There seem to be many myths and questions floating around these days about fluoride, and whether it is beneficial for your teeth and body. There are many conspiracy theories created by the spread of misinformation, however, since the use of fluoride has become more mainstream the rates of tooth decay have noticeably decreased. To clear up some common rumours and to help increase the education on fluoride and how it is important for preventative dentistry, we have compiled some information on what you need to know about fluoride.
What is fluoride?
Fluoride is a mineral that is found in many places, from your teeth to rocks, plants and water. It is a naturally occurring mineral that helps prevent teeth from decaying through remineralisation. As fluoride can help prevent tooth decay, it is often used in preventive dentistry, including being added to toothpaste and other dental treatments, and is usually applied to teeth during a dental check-up. It is also added in small, safe amounts to many drinking water supplies, in what is known as fluoridation.
Does it damage your teeth?
One of the myths surrounding fluoride is that it can actually damage some people’s teeth, when in fact it does the opposite. The origins of this myth are due to a lesser-known condition known as Fluorosis that can occur in children with developing teeth. This cosmetic condition leaves the appearance of white patches on the teeth, however, no harmful damage to the teeth occurs. This is not a common issue and has decreased in recent years with the development of low-fluoride toothpaste for children. If the correct overall dosage of fluoride is used there are only beneficial effects.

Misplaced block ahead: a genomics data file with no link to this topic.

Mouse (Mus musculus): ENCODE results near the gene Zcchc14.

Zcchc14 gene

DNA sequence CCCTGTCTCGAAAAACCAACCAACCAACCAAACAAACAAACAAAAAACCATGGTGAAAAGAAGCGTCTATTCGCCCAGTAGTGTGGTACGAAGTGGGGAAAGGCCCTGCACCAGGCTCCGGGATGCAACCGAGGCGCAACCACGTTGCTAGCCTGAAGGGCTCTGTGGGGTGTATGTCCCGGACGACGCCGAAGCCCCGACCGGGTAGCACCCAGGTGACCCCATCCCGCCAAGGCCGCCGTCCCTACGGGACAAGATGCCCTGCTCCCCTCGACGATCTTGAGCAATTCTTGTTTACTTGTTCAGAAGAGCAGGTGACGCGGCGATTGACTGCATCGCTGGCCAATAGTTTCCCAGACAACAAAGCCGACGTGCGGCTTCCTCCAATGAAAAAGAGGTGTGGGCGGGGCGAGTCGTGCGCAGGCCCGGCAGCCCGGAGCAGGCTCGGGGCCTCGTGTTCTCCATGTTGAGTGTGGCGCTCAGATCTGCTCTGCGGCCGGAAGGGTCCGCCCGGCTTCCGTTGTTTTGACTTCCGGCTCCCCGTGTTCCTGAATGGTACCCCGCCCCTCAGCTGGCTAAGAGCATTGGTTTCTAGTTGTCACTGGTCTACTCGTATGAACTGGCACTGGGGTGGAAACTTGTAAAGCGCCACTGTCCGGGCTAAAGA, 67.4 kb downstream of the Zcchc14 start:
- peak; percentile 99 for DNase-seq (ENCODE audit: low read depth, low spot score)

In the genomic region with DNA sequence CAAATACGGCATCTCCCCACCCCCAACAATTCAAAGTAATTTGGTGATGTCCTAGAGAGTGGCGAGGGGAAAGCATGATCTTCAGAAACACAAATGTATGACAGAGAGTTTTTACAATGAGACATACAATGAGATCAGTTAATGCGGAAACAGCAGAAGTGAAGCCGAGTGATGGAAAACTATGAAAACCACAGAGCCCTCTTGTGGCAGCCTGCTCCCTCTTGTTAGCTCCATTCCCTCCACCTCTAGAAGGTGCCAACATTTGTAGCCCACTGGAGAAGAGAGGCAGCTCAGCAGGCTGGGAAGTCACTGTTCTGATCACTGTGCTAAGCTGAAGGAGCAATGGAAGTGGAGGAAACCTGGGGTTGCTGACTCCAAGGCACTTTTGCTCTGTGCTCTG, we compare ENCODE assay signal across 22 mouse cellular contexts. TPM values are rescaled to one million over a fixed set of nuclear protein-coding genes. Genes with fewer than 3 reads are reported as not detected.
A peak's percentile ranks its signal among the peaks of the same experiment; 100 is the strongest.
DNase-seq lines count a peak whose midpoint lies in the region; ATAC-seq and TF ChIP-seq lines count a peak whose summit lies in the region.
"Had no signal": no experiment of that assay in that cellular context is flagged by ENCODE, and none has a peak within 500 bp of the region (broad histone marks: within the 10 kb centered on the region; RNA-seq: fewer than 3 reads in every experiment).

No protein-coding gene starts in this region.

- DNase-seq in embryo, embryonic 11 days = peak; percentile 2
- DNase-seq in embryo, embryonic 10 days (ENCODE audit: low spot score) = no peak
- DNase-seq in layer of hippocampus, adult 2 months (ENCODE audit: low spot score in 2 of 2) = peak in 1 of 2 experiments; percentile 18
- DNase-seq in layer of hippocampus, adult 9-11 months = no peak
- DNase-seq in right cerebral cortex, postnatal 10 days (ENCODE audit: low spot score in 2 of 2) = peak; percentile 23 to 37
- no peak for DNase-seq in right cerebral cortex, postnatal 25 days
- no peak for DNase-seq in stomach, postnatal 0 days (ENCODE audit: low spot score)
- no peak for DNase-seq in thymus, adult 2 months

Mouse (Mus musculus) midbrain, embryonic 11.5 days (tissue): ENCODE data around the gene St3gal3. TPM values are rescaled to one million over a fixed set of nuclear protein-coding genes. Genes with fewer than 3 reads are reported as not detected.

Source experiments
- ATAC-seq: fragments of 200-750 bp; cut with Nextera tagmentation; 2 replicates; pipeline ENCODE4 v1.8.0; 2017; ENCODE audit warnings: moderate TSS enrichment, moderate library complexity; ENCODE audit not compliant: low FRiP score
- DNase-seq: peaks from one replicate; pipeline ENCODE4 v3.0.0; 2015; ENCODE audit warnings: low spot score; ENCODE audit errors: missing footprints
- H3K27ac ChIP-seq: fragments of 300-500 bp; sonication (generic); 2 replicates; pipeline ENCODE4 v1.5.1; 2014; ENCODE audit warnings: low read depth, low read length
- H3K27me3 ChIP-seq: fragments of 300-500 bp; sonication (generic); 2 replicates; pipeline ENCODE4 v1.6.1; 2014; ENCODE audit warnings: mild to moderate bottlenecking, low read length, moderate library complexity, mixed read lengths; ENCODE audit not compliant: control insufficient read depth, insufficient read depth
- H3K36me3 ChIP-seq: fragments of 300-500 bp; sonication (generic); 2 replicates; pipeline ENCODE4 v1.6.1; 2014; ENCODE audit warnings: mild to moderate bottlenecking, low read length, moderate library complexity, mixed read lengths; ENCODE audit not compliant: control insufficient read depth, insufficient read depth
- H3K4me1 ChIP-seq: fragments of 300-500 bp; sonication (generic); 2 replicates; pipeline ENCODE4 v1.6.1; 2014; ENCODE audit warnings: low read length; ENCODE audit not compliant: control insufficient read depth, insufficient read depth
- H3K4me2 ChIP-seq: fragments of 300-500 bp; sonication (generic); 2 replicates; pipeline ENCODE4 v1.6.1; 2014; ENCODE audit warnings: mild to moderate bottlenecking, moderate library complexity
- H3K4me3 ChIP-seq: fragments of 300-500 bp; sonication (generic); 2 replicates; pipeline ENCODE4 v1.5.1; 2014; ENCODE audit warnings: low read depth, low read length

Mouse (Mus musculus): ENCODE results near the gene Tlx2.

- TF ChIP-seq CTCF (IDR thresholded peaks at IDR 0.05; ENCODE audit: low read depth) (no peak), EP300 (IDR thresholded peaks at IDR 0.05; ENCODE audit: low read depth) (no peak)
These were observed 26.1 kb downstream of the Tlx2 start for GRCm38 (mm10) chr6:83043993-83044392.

Can it cause cancer?
No!! This damaging urban myth is a complete falsehood and one that has somehow lived on even after years of being proven incorrect. In fact, it is likely that the opposite is true, as having poor preventive dentistry including long-term tooth decay, and other related issues, are thought to be a cause for oral cancer in some people. The theory that fluoride causes cancer originated from a study involving the exposure of fluoride to rats, however, this study has never been replicated and it involved a much higher use of fluoride than you would ever find in drinking water supplies or within a tube of toothpaste.
How fluoride can help you
The truth is we are lucky to have discovered fluoride and how it can benefit us and our oral health. The decision to add small, safe amounts of fluoride to drinking water supplies will likely be seen in years to come as an easy yet extremely effective way to reduce tooth decay and oral health problems in large populations of people. Therefore, incorporating fluoride into your preventive dentistry regime will help keep plaque at bay and assist your teeth in staying healthy.